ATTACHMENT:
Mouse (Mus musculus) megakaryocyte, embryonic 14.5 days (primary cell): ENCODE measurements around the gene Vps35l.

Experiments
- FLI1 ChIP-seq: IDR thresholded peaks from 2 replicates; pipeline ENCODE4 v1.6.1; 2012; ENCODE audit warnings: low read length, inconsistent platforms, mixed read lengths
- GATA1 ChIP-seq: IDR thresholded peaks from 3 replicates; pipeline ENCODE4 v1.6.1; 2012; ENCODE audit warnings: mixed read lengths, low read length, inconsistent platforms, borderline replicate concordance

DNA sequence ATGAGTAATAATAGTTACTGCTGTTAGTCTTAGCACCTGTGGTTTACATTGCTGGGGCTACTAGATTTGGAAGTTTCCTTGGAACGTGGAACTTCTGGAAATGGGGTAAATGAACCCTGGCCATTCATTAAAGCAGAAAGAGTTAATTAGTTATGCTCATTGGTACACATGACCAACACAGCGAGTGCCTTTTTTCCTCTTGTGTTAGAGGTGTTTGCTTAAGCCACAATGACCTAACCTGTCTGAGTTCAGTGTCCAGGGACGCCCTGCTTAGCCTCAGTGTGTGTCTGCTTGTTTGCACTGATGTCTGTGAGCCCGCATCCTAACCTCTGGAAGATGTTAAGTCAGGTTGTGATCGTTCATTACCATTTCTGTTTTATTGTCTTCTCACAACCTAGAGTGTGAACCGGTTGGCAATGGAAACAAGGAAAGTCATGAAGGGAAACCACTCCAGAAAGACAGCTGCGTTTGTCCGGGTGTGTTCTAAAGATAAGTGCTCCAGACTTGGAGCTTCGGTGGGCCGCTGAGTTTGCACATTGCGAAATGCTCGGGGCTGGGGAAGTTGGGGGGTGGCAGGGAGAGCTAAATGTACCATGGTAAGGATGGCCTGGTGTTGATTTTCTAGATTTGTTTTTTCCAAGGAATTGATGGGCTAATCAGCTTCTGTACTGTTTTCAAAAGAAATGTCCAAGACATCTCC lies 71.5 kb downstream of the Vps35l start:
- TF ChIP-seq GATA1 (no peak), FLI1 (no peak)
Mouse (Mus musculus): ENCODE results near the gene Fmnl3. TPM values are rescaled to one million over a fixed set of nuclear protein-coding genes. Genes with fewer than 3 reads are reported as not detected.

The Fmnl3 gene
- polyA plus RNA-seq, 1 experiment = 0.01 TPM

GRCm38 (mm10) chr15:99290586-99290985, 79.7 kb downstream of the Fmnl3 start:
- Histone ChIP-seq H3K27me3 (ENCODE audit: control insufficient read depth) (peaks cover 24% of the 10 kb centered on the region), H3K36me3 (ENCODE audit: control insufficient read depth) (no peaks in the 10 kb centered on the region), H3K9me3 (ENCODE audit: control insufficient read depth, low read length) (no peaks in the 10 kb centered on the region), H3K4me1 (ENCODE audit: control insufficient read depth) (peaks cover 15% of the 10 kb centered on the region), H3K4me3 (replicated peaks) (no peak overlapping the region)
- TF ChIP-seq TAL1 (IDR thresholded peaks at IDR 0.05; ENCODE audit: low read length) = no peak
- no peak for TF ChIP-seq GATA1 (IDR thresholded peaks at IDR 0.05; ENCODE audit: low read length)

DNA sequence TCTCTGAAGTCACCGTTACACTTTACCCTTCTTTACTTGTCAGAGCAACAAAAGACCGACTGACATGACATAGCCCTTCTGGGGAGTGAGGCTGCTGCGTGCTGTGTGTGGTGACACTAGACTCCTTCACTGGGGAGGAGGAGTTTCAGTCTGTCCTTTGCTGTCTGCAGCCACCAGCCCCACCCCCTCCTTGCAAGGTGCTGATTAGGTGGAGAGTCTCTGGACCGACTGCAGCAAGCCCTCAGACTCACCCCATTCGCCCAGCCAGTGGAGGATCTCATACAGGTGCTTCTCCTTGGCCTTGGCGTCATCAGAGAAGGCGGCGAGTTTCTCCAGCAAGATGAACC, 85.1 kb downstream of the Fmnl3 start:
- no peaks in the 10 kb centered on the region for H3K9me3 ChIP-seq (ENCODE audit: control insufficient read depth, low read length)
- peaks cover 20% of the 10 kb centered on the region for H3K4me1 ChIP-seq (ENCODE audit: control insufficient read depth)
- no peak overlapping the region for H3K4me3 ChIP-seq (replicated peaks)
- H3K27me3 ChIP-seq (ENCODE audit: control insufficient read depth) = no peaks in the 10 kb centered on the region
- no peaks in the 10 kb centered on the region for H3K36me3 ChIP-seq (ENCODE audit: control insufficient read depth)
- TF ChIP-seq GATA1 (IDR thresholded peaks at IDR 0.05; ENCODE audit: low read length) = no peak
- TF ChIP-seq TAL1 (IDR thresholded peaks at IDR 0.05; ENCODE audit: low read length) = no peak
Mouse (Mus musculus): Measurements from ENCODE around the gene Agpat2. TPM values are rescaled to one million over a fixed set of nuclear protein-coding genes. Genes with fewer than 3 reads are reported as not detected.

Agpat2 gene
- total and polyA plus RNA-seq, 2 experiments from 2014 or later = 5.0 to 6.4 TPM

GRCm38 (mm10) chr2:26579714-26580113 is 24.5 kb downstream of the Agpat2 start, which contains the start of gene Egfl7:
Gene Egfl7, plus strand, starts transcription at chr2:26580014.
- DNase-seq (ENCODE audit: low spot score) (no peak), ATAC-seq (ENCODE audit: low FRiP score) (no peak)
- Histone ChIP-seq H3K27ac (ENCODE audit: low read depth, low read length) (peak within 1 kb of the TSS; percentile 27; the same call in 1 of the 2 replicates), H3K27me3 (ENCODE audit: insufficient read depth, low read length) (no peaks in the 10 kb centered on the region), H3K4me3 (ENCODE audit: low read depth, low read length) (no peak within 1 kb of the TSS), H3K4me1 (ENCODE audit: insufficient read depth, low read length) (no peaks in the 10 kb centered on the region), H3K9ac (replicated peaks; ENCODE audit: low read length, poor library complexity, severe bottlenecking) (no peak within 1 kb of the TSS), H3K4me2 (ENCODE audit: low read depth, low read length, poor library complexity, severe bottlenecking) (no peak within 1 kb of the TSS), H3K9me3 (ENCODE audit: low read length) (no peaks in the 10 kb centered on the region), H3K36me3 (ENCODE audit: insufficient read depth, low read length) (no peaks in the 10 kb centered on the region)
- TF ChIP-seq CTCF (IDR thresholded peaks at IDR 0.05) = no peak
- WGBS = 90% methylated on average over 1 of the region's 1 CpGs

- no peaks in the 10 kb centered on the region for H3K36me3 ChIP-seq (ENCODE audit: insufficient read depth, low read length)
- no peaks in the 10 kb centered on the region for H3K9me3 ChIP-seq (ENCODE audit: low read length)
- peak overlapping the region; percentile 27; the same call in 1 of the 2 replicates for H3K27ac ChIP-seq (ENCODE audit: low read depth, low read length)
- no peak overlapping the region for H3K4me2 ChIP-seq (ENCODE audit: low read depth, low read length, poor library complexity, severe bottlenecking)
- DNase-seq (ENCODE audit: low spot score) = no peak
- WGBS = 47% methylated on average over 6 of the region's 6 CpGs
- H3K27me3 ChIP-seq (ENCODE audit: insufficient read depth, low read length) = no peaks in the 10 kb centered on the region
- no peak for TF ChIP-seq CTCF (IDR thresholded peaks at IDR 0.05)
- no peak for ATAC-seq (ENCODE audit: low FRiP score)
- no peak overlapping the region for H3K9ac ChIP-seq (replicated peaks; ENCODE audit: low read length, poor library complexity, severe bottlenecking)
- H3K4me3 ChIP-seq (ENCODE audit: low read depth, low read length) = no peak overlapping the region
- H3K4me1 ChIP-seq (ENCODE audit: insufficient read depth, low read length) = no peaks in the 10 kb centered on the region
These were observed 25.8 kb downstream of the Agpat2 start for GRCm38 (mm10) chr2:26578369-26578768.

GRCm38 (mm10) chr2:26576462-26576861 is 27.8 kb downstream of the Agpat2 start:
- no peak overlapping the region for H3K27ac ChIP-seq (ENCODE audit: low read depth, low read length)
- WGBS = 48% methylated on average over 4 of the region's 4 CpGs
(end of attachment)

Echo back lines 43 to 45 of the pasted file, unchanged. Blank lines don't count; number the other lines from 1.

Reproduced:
These were observed 25.8 kb downstream of the Agpat2 start for GRCm38 (mm10) chr2:26578369-26578768.

GRCm38 (mm10) chr2:26576462-26576861 is 27.8 kb downstream of the Agpat2 start:
- no peak overlapping the region for H3K27ac ChIP-seq (ENCODE audit: low read depth, low read length)